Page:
Chemistry » Acid-Base Equilibria » Relative Strengths of Acids and Bases

Summarizing Relative Strengths of Acids and Bases

Key Concepts and Summary

The strengths of Brønsted-Lowry acids and bases in aqueous solutions can be determined by their acid or base ionization constants. Stronger acids form weaker conjugate bases, and weaker acids form stronger conjugate bases. Thus strong acids are completely ionized in aqueous solution because their conjugate bases are weaker bases than water. Weak acids are only partially ionized because their conjugate bases are strong enough to compete successfully with water for possession of protons.

Strong bases react with water to quantitatively form hydroxide ions. Weak bases give only small amounts of hydroxide ion. The strengths of the binary acids increase from left to right across a period of the periodic table (CH4 < NH3 < H2O < HF), and they increase down a group (HF < HCl < HBr < HI).

The strengths of oxyacids that contain the same central element increase as the oxidation number of the element increases (H2SO3 < H2SO4). The strengths of oxyacids also increase as the electronegativity of the central element increases [H2SeO4 < H2SO4].

Key Equations

  • \({K}_{\text{a}}=\phantom{\rule{0.2em}{0ex}}\frac{\left[{\text{H}}_{3}{\text{O}}^{\text{+}}\right]\left[{\text{A}}^{\text{−}}\right]}{\left[\text{HA}\right]}\)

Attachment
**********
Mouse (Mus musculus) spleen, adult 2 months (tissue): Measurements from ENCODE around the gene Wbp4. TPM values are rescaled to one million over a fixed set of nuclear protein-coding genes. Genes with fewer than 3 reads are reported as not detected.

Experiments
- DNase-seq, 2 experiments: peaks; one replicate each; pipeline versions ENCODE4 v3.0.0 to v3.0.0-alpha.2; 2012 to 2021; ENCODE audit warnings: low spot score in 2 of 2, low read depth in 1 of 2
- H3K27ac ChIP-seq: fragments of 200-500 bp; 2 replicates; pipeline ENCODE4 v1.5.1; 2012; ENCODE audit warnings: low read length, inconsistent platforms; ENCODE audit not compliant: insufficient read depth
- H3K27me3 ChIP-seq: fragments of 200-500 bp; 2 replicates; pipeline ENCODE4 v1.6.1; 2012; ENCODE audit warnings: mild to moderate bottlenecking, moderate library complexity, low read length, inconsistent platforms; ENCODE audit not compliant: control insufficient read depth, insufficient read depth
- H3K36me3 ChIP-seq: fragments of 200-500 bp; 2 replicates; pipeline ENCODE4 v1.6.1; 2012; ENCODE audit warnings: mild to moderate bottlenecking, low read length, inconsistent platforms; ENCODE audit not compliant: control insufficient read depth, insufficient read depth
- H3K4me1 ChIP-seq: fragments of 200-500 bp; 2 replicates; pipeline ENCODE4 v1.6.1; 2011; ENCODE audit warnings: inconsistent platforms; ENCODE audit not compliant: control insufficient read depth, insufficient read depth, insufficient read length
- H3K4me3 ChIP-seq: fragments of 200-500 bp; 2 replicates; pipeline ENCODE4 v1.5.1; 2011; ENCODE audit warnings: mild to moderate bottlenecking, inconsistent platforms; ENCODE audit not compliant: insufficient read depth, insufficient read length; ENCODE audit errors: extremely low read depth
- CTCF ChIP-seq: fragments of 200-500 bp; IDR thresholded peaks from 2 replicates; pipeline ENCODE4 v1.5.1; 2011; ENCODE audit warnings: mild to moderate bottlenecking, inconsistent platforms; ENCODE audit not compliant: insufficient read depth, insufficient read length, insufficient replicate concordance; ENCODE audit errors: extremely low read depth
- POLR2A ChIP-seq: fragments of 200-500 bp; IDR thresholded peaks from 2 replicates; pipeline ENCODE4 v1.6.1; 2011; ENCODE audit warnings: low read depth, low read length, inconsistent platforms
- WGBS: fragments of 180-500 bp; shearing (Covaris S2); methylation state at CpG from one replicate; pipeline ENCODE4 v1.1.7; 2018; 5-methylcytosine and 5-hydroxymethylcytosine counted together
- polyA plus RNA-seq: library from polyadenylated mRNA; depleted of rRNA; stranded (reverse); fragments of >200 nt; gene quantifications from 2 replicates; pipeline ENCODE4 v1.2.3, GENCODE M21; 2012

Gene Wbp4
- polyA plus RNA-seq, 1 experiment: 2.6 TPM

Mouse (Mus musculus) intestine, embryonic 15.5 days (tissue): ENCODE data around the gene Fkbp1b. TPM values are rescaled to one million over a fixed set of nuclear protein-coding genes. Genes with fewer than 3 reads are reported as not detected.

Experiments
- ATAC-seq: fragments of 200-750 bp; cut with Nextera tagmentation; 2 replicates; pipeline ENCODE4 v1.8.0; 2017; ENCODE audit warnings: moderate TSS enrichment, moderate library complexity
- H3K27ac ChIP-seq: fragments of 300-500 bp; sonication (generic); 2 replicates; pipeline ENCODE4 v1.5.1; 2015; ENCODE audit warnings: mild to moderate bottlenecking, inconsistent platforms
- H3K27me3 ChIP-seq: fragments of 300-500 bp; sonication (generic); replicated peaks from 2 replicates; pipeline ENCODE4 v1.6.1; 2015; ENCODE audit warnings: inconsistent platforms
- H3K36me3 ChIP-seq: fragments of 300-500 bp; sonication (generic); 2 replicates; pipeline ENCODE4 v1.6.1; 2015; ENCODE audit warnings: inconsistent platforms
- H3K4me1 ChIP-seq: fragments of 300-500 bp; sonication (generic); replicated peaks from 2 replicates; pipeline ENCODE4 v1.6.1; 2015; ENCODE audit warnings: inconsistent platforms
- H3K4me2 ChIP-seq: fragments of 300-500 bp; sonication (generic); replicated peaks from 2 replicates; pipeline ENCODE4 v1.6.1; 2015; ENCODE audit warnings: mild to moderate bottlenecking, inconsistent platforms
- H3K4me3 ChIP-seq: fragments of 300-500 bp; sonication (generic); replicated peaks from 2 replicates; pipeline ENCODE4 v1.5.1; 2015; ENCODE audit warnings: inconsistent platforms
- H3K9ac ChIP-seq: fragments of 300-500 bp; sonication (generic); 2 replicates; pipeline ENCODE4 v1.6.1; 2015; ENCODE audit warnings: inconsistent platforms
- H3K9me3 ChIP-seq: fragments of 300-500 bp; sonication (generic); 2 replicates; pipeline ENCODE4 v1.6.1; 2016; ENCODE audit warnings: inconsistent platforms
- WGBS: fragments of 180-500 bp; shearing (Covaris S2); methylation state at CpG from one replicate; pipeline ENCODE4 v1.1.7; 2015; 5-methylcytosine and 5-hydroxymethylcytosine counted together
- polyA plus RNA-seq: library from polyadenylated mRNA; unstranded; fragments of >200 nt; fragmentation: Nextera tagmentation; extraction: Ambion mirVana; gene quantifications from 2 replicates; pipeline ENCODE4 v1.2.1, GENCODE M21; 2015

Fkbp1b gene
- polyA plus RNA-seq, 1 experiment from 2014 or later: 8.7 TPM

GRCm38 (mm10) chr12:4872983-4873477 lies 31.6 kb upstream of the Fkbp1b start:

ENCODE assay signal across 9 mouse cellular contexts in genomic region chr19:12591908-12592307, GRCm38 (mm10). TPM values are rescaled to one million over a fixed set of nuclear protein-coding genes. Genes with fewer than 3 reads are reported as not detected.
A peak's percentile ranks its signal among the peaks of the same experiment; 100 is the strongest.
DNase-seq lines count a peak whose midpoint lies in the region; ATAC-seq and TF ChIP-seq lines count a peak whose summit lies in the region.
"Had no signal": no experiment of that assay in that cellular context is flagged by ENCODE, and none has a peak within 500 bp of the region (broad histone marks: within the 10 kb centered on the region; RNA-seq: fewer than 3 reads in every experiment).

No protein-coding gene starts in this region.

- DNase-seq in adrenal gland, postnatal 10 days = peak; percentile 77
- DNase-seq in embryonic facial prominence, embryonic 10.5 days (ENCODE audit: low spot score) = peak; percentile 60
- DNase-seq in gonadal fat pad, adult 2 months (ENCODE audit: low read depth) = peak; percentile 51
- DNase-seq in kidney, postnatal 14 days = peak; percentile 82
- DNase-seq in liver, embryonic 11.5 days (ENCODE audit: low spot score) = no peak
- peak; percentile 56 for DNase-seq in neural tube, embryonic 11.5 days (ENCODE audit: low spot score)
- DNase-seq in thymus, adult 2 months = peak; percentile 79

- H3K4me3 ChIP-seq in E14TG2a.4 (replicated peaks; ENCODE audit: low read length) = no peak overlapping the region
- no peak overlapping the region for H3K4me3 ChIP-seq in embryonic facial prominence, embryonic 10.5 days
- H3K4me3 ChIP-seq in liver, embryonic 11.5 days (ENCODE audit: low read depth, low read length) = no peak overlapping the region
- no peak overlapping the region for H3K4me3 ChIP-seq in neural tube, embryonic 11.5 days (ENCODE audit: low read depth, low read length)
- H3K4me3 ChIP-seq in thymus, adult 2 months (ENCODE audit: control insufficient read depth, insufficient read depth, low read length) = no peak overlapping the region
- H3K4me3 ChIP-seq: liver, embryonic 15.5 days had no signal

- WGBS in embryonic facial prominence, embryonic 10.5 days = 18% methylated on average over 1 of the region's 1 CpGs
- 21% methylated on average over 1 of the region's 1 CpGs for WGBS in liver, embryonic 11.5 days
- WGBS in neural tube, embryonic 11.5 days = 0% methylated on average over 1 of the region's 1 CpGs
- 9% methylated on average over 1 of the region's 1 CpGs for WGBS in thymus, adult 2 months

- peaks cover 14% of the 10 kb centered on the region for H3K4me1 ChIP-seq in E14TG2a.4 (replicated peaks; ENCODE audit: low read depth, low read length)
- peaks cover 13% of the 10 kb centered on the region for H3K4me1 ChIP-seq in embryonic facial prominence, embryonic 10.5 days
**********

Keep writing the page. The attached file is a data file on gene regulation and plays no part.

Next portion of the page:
• \({K}_{\text{b}}=\phantom{\rule{0.2em}{0ex}}\frac{\left[{\text{HB}}^{\text{+}}\right]\left[{\text{OH}}^{\text{−}}\right]}{\left[\text{B}\right]}\)
  • Ka\(×\)Kb = 1.0 \(×\) 10−14 = Kw
  • \(\text{Percent ionization} = \frac{[\text{H}_3\text{O}^{+}]_{\text{eq}}}{[\text{HA}]_{0}}\;\times\;100\)


acid ionization constant (Ka)

equilibrium constant for the ionization of a weak acid

base ionization constant (Kb)

equilibrium constant for the ionization of a weak base

leveling effect of water

any acid stronger than \({\text{H}}_{3}{\text{O}}^{\text{+}},\) or any base stronger than OH will react with water to form \({\text{H}}_{3}{\text{O}}^{\text{+}},\) or OH, respectively; water acts as a base to make all strong acids appear equally strong, and it acts as an acid to make all strong bases appear equally strong


compound containing a nonmetal and one or more hydroxyl groups

percent ionization

ratio of the concentration of the ionized acid to the initial acid concentration, times 100

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